Hex head nuts and bolts are almost universally the symbol of mechanical engineering, and their presence is everywhere. Unfortunately, every shop has a pile of fasteners that no one wants to sort, and while these fasteners are valuable, they aren’t worth the time to categorize them. Scrap companies also have large amounts of fasteners that are too expensive to sort, so they are simply sold as scrap steel.
Bolterizer is an automated system for categorizing nuts and bolts. The system uses a webcam to see a selection of nuts and bolts, and then identifies the dimensions of every nut and bolt in the image. Once these nuts and bolts are categorized, conceivably they could be passed to a pick-and-place system to physically sort the fasteners. This would be incredibly valuable for a scrap company, since they could pour fasteners into the machine, turning them from scrap metal into sorted fasteners, which is a steep increase in value from approximately $0.015 per pound (Rockaway Recycling, 3/13/16) to $1.80 per pound (at Fazzio’s Surplus, Glassboro NJ). The machine would pay for itself quickly.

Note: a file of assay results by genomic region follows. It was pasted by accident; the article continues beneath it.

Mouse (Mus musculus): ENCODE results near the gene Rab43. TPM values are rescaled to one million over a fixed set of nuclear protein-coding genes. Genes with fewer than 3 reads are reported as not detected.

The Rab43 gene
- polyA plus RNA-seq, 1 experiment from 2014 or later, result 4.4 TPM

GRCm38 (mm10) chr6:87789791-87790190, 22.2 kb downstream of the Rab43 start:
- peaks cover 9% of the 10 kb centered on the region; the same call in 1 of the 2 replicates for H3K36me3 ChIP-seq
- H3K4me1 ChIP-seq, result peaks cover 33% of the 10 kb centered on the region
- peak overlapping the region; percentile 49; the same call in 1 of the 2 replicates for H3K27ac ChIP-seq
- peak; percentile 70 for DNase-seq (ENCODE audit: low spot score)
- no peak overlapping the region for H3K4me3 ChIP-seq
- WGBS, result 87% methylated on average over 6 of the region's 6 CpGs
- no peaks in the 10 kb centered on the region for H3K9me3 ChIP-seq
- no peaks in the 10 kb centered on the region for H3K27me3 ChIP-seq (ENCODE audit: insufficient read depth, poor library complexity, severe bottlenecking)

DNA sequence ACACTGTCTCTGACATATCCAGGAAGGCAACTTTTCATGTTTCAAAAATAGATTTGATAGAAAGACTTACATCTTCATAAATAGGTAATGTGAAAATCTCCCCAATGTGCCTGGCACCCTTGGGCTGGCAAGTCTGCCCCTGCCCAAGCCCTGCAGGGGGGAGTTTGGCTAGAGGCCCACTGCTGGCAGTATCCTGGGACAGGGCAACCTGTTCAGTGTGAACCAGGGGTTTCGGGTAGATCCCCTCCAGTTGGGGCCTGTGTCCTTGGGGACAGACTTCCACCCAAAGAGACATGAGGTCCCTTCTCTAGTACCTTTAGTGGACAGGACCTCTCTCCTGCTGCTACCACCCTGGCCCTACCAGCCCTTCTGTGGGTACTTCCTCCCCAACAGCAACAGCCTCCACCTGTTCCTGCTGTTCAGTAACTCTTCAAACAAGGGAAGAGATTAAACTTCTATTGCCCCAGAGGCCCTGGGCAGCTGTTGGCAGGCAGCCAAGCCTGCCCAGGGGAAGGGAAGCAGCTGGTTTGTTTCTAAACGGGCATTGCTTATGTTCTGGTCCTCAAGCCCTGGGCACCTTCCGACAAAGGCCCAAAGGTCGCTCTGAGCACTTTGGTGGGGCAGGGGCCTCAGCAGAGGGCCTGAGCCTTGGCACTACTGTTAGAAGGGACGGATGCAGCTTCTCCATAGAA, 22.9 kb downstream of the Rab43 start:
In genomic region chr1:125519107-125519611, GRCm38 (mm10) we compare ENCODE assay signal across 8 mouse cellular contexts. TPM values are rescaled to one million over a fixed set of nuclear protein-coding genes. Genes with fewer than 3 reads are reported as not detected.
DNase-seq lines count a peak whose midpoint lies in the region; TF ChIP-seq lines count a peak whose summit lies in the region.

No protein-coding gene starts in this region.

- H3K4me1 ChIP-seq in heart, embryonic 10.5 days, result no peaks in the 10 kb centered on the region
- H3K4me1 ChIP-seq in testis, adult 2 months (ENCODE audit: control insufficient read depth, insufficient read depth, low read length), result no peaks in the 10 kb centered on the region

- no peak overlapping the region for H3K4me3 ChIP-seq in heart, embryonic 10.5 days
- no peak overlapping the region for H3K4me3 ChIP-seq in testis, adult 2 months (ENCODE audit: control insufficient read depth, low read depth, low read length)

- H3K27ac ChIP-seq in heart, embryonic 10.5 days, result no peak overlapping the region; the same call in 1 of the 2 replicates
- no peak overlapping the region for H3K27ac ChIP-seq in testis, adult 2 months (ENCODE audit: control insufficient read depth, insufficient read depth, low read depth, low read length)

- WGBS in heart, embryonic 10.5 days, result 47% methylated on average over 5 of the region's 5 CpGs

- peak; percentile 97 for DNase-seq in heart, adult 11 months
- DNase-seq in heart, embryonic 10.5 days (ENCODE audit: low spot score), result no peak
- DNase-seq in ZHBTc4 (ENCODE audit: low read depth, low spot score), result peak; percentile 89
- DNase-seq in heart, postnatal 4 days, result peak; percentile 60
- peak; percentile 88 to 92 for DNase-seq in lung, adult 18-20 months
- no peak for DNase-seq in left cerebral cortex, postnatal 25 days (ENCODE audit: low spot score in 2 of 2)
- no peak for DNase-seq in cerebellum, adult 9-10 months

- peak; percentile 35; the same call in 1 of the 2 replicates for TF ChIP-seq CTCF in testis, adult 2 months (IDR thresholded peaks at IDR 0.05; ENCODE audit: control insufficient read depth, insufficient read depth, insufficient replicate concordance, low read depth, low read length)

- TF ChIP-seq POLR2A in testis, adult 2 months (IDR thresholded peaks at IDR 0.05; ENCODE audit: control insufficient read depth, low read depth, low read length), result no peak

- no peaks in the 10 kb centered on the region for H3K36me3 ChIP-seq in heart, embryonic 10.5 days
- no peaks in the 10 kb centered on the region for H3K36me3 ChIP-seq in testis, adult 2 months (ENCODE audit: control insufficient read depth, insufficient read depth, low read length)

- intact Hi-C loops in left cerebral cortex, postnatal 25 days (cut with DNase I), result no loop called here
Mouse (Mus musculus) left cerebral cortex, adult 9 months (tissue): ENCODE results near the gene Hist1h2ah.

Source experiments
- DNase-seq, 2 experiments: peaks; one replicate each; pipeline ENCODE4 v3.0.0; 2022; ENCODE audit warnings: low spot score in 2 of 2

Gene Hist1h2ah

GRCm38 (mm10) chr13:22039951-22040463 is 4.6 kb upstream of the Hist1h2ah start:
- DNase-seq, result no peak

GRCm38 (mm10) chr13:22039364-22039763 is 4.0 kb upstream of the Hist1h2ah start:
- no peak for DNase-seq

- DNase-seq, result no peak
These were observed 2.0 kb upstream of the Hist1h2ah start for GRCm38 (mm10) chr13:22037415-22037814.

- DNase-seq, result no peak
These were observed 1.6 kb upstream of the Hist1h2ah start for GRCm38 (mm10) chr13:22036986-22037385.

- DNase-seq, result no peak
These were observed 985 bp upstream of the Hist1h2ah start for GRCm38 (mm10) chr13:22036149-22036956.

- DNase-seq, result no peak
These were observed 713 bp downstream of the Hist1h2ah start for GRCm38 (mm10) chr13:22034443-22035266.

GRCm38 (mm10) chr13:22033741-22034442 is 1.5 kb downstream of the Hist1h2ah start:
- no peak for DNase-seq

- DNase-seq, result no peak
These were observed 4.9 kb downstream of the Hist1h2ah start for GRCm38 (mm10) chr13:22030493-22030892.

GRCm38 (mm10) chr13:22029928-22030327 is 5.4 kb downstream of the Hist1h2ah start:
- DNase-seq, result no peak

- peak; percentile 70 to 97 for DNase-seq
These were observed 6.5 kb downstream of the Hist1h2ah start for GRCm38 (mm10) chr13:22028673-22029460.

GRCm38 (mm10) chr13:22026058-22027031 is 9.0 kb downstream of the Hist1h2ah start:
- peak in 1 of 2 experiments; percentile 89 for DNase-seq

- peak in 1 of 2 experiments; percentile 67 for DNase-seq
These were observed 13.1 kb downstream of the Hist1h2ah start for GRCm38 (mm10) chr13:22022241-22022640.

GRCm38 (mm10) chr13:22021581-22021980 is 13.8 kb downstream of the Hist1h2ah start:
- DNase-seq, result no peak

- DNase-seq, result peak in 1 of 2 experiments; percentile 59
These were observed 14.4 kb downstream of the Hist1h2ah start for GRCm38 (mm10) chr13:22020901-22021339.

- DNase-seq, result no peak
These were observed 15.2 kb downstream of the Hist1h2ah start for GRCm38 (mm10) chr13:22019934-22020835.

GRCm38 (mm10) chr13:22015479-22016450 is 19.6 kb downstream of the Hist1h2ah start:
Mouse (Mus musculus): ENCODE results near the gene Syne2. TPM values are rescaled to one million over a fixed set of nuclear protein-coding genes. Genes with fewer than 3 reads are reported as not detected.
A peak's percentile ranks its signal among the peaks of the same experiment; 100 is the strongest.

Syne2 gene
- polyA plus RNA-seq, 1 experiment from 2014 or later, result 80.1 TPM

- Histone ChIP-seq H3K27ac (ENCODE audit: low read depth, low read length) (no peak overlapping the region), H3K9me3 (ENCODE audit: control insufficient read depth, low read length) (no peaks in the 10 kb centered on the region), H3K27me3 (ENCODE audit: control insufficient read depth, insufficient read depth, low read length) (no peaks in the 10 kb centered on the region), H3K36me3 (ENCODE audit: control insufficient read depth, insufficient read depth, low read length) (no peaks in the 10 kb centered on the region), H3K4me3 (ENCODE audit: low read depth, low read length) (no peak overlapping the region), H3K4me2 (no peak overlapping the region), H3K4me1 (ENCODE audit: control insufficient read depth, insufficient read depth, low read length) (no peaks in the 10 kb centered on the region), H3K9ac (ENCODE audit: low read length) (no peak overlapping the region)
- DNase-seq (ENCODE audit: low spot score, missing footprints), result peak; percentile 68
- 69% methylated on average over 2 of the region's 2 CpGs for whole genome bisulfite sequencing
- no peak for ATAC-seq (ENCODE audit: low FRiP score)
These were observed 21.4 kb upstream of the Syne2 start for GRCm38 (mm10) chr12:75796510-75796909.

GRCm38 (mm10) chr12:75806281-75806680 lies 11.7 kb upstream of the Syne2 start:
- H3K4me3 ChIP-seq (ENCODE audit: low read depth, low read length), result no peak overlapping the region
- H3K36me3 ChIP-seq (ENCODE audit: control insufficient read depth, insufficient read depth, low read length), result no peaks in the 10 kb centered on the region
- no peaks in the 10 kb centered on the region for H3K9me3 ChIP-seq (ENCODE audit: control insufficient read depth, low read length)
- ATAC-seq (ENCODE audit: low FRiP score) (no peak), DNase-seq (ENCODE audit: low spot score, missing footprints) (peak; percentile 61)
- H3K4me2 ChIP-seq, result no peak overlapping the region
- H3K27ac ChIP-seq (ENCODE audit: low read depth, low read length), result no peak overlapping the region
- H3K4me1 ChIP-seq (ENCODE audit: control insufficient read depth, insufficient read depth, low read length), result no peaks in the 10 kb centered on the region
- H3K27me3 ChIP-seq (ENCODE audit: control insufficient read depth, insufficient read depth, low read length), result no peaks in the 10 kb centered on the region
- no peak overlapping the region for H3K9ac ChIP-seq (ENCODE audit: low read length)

Bolterizer uses a Microsoft Kinect as a webcam to capture the image of the nuts and bolts, on top of a sheet of paper. The corners of the sheet of paper are mapped to an 8.5” x 11” image at 60 DPI, which accounts for perspective and paper position. A contour finder is used to find the profile of the bolts, and an algorithm was developed to pick out key nut and bolt properties from the nut or bolt contour. All of this was completed in 450 lines of C++ and runs at approximately 30 Hz single threaded on a Core i5.